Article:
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Let $V$ be a smooth vector field on $\mathbb{R}^n$. Assume that the maximal solution to the Cauchy problem $x'=V(x), x(0)=x_0$ exist only for $t\in [0,T)$, where $T$ is finite, denote this time by $T(x_0)$. Is $T$ continuous with respect to $x_0$ ? Is it $C^1$ ?

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No, but you can say it is lower semicontiuous, even wrto the initial time (that is, the optimistic situation: perturbing a little the initial data the existence is ensured almost up to $T$ , and could even be much greater) .

Precisely, given a Banach space $E$, an open set $\Omega\subset \mathbb{R}\times E$ and $f:\Omega\subset E\times \mathbb{R}\rightarrow E$ in the Cauchy-Lipshitz-Picard hypoteses, for any $(t_0,x_0)\in \Omega$ the Cauchy problem $$u(t_0)=x_0$$ for the ODE $$\dot u =f( t, u(t))$$

admits a maximal solution defined in an interval $\big(\tau_*(t_0,x_0), \tau^*(t_0,x_0)\big)\subset\mathbb{R}$, where $$\tau _ *:\Omega\to [-\infty,0 ) $$ is upper semicontinuous and $$\tau ^ *:\Omega\to (0,+\infty]$$ is lower semicontinuous. This amount to saying that: the domain of the "general solution" $\xi:\Xi\subset \Omega\times\mathbb{R}\rightarrow E$ defined as $\xi(t_0,x_0,t):=u(t)$ with the solution $u(t)$ of the above Cauchy problem, that is the set $$\Xi:=\{ (s,x,t)\in \Omega\times\mathbb{R} \, :\, \tau _ * (s,x) < t < \tau ^ *(s,x) \}$$ (that is the zone between the graph of $\tau _ * $ and the graph of $\tau ^ *$), is an open set.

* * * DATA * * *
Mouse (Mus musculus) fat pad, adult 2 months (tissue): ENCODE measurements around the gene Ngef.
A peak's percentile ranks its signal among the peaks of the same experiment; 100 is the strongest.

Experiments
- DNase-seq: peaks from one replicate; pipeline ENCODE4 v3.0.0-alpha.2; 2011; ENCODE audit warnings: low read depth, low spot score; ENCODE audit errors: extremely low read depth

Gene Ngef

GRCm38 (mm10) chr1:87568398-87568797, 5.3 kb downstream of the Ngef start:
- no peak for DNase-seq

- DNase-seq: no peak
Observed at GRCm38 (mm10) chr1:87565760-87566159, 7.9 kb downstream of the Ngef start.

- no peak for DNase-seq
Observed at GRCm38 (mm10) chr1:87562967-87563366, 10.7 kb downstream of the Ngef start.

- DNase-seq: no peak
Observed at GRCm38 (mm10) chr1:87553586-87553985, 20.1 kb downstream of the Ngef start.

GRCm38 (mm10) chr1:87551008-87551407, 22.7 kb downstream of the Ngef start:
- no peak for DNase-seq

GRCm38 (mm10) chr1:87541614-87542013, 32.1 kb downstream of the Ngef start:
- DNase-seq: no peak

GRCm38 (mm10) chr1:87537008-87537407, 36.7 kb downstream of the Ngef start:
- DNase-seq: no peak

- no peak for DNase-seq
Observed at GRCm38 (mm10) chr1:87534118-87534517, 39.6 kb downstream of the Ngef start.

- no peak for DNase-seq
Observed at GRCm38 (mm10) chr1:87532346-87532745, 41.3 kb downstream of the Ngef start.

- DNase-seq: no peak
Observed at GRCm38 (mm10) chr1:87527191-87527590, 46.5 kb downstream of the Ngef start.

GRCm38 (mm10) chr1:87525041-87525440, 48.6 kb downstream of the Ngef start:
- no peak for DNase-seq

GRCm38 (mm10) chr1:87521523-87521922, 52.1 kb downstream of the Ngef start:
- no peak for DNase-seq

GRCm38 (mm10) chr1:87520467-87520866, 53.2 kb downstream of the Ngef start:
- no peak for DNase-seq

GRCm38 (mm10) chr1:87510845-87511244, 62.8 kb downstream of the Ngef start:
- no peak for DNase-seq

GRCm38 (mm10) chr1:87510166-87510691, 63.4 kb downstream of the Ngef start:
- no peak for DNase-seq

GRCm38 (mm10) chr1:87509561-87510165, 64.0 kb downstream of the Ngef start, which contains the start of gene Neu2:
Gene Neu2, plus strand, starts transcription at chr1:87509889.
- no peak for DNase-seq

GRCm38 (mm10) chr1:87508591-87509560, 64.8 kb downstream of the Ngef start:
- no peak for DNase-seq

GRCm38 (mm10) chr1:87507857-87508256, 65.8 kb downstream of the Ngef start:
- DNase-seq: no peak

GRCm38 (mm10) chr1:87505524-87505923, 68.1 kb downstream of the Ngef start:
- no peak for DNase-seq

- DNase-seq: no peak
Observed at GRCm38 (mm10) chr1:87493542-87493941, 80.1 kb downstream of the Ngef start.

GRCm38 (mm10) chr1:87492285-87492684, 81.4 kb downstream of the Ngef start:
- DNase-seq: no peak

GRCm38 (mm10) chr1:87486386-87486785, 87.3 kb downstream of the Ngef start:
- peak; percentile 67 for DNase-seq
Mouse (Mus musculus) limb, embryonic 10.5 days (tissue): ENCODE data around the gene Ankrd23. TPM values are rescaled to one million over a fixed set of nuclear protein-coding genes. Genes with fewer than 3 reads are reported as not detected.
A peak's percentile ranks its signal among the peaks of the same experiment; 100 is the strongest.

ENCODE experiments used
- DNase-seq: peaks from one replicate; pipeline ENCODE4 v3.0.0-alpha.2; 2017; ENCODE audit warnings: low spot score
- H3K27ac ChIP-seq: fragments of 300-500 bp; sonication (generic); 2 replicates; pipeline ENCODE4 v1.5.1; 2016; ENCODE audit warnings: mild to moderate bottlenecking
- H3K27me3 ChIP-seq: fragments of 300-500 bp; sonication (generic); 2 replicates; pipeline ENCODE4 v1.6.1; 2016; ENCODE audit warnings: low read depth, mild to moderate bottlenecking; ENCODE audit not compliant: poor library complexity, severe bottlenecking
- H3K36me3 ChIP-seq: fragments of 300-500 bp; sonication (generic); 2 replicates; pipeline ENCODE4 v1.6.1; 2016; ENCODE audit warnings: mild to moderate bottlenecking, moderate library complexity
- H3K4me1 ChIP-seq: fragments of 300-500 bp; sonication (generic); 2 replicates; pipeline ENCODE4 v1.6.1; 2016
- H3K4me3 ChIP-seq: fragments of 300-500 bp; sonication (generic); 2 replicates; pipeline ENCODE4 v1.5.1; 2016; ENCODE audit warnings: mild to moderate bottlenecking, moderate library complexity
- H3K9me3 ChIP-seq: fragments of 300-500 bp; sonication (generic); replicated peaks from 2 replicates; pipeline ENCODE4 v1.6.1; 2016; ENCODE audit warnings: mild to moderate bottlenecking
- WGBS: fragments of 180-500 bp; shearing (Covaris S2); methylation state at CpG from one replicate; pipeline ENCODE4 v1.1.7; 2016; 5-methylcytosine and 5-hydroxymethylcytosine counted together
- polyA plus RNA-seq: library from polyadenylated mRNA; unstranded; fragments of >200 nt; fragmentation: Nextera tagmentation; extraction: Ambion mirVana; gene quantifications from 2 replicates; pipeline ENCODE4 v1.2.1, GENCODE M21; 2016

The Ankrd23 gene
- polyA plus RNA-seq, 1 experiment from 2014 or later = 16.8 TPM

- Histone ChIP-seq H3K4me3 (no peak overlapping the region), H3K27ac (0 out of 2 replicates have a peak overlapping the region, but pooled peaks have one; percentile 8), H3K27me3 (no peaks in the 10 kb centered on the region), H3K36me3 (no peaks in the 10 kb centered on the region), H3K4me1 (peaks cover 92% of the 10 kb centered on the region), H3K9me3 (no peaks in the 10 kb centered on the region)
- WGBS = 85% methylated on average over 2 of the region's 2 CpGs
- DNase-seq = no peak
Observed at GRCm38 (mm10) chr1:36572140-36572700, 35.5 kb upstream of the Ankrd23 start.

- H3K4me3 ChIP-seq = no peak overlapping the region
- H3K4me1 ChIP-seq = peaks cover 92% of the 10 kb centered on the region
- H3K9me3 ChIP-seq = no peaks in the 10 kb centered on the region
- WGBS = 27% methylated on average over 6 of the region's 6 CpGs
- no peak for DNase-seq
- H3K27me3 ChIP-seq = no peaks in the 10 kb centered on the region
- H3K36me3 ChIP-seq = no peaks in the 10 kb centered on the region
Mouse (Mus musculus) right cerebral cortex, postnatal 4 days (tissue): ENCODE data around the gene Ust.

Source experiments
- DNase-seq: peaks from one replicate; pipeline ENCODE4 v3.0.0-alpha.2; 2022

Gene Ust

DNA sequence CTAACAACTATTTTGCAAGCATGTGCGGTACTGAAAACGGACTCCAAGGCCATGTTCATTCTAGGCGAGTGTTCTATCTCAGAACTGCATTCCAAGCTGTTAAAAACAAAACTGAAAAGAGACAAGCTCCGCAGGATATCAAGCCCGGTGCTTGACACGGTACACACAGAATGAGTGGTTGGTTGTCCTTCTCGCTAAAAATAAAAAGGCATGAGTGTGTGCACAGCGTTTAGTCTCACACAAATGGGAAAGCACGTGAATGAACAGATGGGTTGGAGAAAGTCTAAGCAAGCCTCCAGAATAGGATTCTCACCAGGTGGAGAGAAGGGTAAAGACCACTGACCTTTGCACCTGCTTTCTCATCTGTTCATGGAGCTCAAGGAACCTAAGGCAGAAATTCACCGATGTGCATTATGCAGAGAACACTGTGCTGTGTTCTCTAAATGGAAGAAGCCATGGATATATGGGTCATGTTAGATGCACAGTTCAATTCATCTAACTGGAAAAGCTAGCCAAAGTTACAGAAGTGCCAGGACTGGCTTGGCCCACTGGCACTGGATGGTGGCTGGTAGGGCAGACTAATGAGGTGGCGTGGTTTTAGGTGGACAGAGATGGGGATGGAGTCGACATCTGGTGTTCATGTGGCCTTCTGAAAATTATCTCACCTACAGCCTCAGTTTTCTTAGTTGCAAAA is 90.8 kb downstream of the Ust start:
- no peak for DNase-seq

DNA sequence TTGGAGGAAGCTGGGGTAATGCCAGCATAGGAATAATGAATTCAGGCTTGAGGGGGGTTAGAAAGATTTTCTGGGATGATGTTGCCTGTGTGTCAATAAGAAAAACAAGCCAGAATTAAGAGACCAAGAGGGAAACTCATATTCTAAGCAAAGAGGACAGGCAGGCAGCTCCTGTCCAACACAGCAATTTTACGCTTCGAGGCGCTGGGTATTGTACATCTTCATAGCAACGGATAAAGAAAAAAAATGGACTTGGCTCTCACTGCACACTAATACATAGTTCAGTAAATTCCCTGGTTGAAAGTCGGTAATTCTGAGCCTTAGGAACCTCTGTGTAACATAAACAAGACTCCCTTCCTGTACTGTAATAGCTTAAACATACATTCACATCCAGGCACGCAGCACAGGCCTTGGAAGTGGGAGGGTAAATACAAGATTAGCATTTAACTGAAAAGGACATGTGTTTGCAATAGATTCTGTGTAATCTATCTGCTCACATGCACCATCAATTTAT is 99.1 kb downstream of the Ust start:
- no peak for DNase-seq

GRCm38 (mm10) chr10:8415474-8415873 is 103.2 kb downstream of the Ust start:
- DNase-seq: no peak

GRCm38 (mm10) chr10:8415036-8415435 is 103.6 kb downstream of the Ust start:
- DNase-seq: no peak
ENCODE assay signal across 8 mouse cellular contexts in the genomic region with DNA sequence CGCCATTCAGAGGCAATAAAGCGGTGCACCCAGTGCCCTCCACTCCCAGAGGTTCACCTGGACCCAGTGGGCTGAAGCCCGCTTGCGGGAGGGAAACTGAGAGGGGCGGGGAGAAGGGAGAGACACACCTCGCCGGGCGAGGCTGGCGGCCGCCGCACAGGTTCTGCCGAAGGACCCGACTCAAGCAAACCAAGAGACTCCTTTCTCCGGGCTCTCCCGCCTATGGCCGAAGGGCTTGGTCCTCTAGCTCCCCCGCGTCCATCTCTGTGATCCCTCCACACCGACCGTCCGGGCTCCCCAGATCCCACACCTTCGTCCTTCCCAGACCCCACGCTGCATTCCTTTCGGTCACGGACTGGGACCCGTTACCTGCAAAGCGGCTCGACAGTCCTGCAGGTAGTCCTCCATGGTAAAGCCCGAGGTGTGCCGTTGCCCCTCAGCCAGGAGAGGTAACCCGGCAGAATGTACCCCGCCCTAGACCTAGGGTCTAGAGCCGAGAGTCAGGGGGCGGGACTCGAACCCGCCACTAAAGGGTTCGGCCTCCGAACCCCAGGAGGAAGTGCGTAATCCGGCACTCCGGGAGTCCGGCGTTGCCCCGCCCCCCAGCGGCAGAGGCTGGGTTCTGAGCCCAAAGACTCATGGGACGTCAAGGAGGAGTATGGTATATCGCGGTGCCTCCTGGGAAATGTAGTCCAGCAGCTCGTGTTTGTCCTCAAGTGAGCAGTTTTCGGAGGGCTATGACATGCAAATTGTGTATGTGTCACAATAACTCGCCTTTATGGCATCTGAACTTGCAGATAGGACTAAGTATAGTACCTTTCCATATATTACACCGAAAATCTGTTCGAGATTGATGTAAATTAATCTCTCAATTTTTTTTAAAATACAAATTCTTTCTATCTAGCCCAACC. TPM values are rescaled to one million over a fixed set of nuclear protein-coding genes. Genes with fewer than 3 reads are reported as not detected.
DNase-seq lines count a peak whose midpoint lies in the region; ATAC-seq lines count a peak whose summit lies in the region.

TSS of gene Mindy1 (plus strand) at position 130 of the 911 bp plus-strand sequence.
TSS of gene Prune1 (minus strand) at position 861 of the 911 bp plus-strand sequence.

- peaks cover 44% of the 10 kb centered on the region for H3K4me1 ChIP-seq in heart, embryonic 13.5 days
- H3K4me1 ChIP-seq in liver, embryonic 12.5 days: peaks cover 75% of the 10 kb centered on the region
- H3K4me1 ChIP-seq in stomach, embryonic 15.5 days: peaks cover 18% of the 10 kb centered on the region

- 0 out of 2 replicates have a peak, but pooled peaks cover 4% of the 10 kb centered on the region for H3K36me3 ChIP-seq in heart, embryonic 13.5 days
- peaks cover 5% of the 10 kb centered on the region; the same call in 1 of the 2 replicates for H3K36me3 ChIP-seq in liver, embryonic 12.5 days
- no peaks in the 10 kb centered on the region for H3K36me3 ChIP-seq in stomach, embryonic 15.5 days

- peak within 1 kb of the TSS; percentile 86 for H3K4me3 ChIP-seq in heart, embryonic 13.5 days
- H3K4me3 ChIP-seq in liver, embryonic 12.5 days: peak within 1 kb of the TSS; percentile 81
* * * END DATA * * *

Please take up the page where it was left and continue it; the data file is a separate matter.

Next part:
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Interesting, do you know of an example where a sequence of initial conditions $x_i$ with $\tau^*(x_i)=+\infty$ converges to an $x$ with $\tau(x)<+\infty$ ? I have some intuition with nested periodic orbits which turn faster and faster as you get to the "outside", and which finaly go to a finite-time blow-up orbit, but I don't see how to make it rigorous. –  Thomas Richard Nov 28 '12 at 10:47
    
By the way, do you have a reference for this theorem ? –  Thomas Richard Nov 28 '12 at 10:48
    
To the first question: one (trivial) example is: just remove a point (e.g. $\Omega:=\mathbb{R}^2\setminus\{(1,1)\}$, and $f(t,x)=1$, so that the solution with $u(0)=0$ ends at time $1$, whereas with $u(0)=\epsilon$ they last forever). But clearly there are examples of scalar ODE's with $f:\mathbb{R}^2\to\mathbb{R}$, maybe not immediate to wirte down. But there is no obstruction to having one solution blowing up at $T=1$, e.g. $u(t)=1/(1-t)$ for $t <1$ and below its graph, solutions defined for all times. –  Pietro Majer Nov 28 '12 at 11:33
    
Reference: the somehow geometric way I told it is perhaps written e.g. in Cartan's book (Calcul Differentiel) or in books on Dynamical Systems (maybe Arnold's). But actually most textbooks on ODE should have it, maybe stated in other forms. It's part of the property of continuous dependence by initial data. –  Pietro Majer Nov 28 '12 at 11:39
    
Ok, I think I see why it follows from the continuity of the flow of an ODE now. Thanks ! –  Thomas Richard Nov 28 '12 at 12:54

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